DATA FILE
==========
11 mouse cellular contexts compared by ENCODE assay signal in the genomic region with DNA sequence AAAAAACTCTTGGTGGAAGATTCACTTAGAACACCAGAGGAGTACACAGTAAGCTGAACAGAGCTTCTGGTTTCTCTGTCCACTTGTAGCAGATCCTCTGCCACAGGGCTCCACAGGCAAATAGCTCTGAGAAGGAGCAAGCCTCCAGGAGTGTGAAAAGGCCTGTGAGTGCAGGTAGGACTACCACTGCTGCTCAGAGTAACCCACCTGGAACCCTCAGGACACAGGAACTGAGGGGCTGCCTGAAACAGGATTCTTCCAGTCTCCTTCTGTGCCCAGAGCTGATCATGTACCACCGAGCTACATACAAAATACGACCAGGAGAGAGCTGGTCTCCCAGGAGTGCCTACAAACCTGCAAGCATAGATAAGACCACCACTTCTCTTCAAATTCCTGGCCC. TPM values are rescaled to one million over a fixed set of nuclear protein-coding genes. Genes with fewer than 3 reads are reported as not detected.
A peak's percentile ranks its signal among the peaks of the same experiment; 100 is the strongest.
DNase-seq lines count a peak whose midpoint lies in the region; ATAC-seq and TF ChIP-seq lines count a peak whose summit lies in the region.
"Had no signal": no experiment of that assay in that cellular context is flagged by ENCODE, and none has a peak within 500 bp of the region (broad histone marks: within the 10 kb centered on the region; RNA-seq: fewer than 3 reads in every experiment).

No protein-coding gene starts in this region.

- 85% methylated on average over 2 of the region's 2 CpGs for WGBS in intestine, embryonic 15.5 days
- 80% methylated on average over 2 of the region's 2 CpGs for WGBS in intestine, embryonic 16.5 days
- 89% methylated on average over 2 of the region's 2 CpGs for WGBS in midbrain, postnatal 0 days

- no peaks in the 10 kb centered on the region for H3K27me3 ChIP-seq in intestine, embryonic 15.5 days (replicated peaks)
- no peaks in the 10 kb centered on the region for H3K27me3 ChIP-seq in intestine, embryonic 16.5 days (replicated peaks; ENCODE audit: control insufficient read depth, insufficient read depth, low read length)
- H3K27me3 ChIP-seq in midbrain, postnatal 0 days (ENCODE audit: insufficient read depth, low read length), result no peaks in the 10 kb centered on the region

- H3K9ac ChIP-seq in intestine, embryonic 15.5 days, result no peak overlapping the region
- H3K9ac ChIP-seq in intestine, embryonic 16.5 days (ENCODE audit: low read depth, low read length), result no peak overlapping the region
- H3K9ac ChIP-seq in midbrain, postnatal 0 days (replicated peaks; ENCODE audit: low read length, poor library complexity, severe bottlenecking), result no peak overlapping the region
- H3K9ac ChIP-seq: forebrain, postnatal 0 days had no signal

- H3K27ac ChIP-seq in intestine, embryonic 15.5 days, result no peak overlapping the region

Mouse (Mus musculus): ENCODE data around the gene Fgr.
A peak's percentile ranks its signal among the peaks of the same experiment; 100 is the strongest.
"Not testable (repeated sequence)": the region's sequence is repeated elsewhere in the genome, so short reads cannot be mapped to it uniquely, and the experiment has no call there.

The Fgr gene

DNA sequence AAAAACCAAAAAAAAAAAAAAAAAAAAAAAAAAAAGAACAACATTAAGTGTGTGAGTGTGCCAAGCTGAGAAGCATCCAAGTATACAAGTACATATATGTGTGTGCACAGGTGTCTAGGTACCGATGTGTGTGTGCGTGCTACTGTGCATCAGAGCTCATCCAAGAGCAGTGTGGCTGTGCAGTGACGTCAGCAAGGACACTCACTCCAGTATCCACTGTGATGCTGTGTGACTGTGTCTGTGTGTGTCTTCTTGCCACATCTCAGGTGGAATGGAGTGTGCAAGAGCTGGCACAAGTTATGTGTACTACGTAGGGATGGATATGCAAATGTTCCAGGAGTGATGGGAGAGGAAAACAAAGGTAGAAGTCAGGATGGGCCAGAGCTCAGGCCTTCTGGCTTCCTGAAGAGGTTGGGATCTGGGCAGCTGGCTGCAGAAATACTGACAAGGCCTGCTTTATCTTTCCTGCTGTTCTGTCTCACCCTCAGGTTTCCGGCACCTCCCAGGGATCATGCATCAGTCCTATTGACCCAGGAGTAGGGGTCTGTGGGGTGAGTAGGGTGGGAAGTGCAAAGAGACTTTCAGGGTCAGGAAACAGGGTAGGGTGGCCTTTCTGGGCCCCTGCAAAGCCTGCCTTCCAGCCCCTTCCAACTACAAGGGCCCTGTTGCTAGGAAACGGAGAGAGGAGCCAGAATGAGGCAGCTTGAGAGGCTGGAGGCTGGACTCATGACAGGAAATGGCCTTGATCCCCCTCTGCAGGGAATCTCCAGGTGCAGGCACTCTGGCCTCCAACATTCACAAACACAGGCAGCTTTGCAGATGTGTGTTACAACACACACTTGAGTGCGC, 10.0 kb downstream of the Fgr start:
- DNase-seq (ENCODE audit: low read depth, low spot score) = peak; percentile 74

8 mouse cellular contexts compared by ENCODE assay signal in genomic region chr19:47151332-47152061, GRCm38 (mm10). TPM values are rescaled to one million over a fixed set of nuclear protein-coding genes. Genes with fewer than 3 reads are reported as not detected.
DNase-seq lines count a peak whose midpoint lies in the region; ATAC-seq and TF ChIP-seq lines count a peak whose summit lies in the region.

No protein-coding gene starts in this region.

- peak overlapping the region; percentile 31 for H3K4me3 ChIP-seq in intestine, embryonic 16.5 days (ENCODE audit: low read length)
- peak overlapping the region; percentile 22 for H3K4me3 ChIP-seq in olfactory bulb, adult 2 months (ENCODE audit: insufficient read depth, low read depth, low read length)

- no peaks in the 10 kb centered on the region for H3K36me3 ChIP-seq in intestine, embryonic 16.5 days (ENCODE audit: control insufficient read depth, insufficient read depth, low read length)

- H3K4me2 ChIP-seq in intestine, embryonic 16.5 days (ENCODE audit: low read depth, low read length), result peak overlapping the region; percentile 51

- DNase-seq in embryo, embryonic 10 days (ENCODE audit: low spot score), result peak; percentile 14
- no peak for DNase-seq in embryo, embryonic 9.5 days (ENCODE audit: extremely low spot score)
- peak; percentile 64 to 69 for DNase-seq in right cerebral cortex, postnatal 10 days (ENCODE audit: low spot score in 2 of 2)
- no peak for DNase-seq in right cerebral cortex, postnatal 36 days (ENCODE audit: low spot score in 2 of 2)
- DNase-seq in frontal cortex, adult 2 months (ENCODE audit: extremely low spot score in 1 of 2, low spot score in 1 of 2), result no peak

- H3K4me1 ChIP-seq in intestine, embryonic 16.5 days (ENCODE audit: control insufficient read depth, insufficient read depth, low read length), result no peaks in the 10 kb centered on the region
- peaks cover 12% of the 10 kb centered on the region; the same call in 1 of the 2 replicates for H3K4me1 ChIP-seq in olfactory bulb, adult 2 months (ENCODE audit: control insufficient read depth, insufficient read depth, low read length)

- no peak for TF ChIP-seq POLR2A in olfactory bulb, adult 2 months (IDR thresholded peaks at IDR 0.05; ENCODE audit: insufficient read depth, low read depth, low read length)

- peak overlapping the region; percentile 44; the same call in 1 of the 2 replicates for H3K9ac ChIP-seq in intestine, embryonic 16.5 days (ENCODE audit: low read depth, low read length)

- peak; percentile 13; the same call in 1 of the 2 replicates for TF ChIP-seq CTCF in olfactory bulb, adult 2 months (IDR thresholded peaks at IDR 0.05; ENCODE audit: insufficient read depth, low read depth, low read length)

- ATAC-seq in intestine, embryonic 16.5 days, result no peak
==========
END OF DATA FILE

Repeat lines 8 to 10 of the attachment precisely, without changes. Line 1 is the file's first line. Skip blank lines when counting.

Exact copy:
- 89% methylated on average over 2 of the region's 2 CpGs for WGBS in midbrain, postnatal 0 days

- no peaks in the 10 kb centered on the region for H3K27me3 ChIP-seq in intestine, embryonic 15.5 days (replicated peaks)
- no peaks in the 10 kb centered on the region for H3K27me3 ChIP-seq in intestine, embryonic 16.5 days (replicated peaks; ENCODE audit: control insufficient read depth, insufficient read depth, low read length)